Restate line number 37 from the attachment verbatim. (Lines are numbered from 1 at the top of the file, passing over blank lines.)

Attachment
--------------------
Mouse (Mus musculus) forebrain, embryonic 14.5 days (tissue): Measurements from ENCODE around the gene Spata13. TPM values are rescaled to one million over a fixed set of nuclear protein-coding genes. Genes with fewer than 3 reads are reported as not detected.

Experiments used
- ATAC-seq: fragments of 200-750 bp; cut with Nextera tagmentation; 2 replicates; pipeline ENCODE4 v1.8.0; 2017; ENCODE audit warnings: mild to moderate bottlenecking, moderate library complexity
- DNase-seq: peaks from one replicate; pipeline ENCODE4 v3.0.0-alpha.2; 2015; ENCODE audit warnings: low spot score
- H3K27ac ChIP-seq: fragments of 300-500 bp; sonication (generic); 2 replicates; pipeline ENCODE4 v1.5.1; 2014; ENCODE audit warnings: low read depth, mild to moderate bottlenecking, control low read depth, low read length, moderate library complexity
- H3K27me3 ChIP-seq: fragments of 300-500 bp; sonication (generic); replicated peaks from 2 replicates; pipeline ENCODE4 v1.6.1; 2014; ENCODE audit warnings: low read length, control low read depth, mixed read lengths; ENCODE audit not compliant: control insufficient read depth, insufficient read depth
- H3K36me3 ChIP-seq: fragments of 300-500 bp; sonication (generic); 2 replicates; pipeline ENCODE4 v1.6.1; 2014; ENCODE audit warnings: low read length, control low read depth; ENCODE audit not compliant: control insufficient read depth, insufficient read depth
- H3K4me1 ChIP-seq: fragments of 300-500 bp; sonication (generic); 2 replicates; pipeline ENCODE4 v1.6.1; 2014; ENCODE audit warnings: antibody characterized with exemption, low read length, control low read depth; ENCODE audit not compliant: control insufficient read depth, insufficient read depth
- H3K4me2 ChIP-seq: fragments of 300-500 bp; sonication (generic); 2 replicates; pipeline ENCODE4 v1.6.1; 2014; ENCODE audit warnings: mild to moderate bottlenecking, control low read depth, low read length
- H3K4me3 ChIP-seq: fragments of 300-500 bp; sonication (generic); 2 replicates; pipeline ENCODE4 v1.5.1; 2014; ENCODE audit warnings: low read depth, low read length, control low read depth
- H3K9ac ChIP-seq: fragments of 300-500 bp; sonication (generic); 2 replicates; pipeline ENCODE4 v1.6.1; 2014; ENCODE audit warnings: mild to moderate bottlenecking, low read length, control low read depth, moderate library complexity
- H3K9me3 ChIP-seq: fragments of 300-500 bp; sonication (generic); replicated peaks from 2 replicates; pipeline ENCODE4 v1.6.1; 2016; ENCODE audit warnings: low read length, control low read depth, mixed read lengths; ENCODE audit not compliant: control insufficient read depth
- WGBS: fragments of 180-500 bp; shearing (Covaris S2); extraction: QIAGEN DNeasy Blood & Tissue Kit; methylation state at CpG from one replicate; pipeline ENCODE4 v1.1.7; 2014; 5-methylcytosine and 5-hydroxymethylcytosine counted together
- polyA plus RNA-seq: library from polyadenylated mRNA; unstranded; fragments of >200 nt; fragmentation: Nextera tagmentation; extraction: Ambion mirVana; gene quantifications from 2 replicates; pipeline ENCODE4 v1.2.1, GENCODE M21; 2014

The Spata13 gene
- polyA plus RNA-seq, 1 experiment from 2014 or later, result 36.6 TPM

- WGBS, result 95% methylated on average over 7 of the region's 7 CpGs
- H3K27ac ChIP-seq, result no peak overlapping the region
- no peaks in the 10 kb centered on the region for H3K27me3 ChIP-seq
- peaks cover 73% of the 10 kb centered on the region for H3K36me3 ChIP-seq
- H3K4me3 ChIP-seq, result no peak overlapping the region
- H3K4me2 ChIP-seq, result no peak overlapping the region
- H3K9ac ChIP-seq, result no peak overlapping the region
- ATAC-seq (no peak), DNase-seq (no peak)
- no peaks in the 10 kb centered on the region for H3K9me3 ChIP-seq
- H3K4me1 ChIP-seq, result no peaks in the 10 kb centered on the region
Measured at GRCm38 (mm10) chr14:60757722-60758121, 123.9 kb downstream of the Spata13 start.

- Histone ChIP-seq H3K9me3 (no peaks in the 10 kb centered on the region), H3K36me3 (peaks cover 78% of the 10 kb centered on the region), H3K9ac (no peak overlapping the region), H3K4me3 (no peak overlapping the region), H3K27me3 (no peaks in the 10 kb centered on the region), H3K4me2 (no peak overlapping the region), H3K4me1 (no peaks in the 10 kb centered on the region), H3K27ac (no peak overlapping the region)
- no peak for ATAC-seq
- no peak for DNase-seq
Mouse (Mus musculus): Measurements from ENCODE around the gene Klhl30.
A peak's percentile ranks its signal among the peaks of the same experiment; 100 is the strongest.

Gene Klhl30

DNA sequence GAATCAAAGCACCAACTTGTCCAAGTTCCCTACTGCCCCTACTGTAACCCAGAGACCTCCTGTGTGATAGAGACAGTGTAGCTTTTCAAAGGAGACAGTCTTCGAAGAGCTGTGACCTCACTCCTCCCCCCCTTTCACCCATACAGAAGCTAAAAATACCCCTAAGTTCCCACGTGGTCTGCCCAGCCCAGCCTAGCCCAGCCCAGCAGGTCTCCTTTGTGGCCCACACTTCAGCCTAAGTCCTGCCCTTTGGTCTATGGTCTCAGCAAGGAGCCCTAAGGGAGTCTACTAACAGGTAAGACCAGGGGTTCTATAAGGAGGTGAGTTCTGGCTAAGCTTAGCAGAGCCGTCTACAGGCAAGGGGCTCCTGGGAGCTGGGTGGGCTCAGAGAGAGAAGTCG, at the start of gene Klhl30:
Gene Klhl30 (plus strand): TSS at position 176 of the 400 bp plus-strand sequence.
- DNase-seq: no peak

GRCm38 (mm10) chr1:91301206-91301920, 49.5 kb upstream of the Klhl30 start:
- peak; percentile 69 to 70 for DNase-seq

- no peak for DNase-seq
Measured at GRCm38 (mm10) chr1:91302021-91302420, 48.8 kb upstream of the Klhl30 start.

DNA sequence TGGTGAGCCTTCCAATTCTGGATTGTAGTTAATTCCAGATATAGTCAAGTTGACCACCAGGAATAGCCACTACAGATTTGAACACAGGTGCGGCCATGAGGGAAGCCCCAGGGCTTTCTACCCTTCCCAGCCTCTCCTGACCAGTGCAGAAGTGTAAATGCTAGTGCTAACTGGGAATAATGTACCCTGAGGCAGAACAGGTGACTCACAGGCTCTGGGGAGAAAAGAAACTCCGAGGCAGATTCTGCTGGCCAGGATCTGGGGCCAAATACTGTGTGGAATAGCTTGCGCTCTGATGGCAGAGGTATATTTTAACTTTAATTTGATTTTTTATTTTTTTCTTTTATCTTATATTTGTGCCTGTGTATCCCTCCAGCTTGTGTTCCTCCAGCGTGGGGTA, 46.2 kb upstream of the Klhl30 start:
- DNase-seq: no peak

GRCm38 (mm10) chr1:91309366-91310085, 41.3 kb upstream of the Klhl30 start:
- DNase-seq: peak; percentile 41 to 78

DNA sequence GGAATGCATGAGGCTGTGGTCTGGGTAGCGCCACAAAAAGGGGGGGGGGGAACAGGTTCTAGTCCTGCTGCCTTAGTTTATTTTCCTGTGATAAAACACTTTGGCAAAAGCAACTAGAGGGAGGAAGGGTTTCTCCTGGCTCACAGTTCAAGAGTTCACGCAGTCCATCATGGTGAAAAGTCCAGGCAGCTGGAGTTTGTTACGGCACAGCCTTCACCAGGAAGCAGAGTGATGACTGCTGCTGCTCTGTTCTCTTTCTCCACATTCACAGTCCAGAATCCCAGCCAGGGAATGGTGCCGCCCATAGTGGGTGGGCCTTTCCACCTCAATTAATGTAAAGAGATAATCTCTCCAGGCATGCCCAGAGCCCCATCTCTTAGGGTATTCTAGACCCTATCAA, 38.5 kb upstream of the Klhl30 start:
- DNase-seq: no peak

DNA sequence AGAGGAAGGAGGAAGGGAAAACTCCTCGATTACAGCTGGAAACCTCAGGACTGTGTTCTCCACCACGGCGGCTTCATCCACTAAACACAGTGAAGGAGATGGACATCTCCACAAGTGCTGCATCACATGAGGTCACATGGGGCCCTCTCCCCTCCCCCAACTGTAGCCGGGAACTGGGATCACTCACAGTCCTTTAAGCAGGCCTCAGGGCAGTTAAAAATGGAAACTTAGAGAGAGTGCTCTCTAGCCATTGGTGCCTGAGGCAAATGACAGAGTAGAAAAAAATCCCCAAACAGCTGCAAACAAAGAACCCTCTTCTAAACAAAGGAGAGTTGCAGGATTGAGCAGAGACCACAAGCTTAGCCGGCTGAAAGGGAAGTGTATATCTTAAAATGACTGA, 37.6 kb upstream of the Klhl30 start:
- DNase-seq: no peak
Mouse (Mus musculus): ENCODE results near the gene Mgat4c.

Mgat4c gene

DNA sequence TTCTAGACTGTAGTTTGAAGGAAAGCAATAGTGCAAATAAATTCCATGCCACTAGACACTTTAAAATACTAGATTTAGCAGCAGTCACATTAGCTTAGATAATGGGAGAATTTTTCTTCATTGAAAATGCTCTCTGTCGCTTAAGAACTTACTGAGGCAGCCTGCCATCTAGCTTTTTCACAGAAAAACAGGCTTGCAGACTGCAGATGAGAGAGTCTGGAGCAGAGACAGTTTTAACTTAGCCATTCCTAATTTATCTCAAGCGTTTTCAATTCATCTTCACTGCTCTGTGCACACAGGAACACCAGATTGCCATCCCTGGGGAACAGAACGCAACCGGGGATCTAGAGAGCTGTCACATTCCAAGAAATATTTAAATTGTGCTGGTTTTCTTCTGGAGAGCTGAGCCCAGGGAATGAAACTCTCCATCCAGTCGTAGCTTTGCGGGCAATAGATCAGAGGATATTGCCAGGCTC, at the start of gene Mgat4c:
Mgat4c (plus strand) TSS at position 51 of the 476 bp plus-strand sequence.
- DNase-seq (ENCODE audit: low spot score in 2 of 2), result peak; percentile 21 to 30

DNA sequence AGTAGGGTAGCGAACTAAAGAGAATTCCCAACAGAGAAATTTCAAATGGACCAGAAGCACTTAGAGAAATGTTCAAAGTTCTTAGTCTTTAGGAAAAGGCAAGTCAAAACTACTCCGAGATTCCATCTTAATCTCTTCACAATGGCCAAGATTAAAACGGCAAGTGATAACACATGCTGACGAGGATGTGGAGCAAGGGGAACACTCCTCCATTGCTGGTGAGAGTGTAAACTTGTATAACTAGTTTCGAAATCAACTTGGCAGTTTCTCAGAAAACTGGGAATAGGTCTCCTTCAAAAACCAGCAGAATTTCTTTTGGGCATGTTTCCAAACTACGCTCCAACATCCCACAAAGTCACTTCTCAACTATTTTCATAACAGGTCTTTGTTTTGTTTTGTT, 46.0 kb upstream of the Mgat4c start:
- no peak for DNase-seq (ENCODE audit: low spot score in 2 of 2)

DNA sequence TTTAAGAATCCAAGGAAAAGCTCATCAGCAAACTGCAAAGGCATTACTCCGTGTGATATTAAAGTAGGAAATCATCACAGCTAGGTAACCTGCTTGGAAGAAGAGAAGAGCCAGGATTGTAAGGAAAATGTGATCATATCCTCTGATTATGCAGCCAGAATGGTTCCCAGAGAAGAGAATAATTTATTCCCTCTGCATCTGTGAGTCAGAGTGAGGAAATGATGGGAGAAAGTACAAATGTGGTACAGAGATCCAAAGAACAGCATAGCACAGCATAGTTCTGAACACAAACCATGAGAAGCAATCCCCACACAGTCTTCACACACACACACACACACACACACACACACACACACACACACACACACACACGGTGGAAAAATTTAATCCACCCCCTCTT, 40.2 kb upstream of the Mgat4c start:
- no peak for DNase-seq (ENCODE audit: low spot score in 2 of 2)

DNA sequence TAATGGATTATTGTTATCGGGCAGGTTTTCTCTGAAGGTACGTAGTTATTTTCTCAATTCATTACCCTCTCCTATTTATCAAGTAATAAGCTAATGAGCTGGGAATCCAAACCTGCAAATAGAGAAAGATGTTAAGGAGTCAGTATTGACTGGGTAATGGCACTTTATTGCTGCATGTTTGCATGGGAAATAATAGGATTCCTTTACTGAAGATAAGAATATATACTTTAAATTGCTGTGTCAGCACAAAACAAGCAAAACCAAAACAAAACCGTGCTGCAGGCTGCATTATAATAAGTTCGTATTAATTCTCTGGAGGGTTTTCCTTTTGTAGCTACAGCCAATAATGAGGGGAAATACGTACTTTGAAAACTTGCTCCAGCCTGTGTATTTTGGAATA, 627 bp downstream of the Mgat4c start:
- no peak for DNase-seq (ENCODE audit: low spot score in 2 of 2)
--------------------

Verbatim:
GRCm38 (mm10) chr1:91301206-91301920, 49.5 kb upstream of the Klhl30 start: